Setting Up Goals for eCommerce SitesE-Commerce websites have a pretty straightforward purpose, and it should come as no surprise that the primary macro-conversion should be a sale. But what steps go into identifying the micro-conversions that might come with your eCommerce site? CrazyEgg recommends first identifying the macro-conversions for your site, and then simply brainstorming other activities that can act as milestones to signal that a user might be close to purchasing or further engaging with your content. These can include the following:
- Signing up for a newsletter
- Adding a product to a user’s cart or favorites
- Reading or writing reviews
- Watching a video about the product
- Sharing the product on social media
- Have any social media campaigns explicitly focused on this product?
- Where are people adding the product? Is this a featured product from your homepage, or are users actively seeking out the product through your navigation?
- Are you driving users to land on this particular product page using AdWords, the Display Network, or organic search?
Lead GenerationWith a lead generation site, businesses are often selling a service rather than an individual commodity. As a result, the end goal is simply having a user submit a contact form indicating that they’re interested in a particular service. Sites like this often need to require on multiple channels in order to acquire conversions, and simple steps can often signal interest and trust in the brand while also signalling purchasing intent. ConversionXL points out that these are divided into two different types of conversions. Citing a report from NN/g, there are two distinct types of micro-conversions that become especially relevant for lead generation sites:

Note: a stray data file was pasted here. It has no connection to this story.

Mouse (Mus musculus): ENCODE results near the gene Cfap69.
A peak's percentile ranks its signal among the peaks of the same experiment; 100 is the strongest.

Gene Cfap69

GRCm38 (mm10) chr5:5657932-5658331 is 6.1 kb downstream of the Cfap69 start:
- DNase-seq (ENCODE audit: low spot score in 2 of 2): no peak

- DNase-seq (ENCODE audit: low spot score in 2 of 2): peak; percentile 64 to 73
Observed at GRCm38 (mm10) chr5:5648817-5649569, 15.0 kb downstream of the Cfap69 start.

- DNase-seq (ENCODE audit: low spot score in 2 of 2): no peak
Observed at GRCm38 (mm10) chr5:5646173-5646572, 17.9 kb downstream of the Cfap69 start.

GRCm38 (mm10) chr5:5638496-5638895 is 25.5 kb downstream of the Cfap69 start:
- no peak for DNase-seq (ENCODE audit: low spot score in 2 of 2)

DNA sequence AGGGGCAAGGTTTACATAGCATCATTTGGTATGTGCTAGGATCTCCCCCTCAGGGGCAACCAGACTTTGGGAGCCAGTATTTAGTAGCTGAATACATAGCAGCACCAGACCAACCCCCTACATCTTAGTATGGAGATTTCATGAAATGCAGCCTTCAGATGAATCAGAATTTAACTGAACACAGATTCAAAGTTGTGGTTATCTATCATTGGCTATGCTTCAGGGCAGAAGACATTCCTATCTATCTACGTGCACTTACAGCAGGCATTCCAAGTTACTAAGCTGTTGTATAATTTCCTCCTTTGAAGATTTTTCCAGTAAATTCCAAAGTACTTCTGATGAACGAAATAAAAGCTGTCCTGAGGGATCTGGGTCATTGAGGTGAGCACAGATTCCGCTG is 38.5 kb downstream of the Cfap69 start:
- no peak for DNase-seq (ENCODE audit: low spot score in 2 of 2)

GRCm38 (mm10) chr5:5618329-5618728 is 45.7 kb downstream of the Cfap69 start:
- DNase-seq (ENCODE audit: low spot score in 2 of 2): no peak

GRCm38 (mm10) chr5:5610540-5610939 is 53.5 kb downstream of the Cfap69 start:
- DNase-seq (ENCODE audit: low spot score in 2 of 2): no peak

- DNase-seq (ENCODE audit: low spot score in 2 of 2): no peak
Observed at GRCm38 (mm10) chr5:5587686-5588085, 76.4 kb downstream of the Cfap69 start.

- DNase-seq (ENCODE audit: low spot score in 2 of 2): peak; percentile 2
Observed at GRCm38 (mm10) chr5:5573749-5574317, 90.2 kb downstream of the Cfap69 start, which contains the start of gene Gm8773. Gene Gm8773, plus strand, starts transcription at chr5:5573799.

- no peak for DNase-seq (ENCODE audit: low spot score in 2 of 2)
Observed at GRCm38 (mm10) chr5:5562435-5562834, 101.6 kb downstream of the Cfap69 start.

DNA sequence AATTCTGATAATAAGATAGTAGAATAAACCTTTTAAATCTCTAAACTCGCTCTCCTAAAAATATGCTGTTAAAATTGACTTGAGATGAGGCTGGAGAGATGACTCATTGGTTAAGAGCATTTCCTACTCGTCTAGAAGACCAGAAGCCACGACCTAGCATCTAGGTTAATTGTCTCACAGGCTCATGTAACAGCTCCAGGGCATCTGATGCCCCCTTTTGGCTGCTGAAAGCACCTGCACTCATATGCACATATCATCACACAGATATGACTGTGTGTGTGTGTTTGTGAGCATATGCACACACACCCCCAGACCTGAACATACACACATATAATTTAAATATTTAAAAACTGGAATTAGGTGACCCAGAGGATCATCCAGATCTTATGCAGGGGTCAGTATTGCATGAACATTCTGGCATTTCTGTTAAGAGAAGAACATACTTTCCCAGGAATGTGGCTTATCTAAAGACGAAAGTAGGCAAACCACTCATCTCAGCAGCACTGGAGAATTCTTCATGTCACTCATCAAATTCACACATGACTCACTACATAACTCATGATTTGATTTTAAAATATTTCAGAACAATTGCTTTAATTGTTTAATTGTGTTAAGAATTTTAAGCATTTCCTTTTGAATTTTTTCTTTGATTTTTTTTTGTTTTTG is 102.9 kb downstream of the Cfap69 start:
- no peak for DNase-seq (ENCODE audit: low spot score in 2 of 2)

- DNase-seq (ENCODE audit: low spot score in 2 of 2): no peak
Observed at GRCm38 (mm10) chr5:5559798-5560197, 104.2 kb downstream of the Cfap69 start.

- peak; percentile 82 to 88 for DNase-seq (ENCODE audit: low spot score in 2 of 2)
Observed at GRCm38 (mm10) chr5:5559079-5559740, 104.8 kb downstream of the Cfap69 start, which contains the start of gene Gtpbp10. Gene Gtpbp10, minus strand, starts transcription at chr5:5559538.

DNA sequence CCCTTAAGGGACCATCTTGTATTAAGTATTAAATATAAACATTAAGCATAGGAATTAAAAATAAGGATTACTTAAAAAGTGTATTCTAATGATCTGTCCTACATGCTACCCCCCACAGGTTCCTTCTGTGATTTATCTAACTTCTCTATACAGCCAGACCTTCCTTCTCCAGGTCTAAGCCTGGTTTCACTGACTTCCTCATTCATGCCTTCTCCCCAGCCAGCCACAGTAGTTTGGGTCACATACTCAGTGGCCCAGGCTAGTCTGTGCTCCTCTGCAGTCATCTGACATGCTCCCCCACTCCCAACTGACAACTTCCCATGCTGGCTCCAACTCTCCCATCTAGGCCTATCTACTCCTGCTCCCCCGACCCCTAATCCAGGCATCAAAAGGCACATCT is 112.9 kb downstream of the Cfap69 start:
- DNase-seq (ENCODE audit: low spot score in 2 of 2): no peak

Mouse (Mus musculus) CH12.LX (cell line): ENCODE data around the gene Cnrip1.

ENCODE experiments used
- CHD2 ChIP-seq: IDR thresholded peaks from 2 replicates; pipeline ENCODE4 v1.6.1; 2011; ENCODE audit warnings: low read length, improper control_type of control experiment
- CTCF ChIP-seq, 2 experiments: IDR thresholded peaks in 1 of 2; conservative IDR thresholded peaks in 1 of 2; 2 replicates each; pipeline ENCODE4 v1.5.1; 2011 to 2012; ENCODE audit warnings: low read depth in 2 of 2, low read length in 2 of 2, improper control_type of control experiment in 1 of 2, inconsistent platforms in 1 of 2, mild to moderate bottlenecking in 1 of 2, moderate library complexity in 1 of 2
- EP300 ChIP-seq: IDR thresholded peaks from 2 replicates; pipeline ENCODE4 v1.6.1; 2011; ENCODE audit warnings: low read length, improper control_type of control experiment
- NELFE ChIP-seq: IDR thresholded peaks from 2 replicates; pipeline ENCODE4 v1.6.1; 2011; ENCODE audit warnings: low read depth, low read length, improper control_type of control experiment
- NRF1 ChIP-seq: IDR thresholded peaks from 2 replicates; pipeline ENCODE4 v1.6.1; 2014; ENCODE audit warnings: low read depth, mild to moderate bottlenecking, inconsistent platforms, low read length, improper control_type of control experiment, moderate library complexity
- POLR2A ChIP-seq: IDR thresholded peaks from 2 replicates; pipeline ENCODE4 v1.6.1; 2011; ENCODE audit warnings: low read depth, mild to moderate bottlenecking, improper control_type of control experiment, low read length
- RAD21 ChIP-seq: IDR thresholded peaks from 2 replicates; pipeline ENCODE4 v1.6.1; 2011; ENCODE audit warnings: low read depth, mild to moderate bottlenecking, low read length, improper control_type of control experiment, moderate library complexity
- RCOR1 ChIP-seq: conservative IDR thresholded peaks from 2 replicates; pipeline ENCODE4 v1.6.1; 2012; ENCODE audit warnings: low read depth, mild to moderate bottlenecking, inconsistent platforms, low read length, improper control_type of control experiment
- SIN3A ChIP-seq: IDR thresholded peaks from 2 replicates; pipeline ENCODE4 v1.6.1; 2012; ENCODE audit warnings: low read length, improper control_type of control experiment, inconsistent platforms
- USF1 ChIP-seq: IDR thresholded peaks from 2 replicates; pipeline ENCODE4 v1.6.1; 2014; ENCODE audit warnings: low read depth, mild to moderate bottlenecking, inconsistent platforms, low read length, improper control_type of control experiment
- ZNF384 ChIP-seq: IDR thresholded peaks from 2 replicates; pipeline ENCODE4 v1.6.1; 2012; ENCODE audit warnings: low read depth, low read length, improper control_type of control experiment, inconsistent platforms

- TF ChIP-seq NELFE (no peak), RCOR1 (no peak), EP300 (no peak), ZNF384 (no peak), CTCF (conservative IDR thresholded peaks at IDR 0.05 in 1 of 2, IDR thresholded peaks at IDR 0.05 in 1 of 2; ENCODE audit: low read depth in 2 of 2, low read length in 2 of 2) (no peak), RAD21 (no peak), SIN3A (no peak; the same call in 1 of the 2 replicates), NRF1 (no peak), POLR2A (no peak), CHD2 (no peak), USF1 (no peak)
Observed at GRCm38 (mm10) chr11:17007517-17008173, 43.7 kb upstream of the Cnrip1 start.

- Process Milestones – These actions lead directly to a macro-conversion. In this case, this could include viewing the pricing menu or even a secondary contact form on the site designed to request more information.
- Secondary Actions – These actions don’t necessarily translate to a particular conversion funnel, but signal interest and trust in the brand or the product. This could include visiting a certain number of pages, comments on a blog post, or sharing a page using social media. Other actions also include downloading an ebook or whitepaper–something to supplement your conversion funnel by requesting a newsletter subscription to access the gated content. Those who fill out the form are indicating trust, brand affinity, and a willingness to read more of your content.
Blog ConversionsIf the site is purely content driven, typically your macro-conversions would be unique visitors. This would give you a platform on which to build out your advertising pricing so that advertisers can get a sense of the amount of impressions and ads your site may serve. However, there are some significant micro-conversions that, in this case, could be lumped in with process milestones in order to better understand your visitor and nurture further visits. These could include the following:
- Sharing a certain piece on social media
- Commenting on a blog post indicating engagement with the content
- Visits to at least three pages or more
- Time on site goals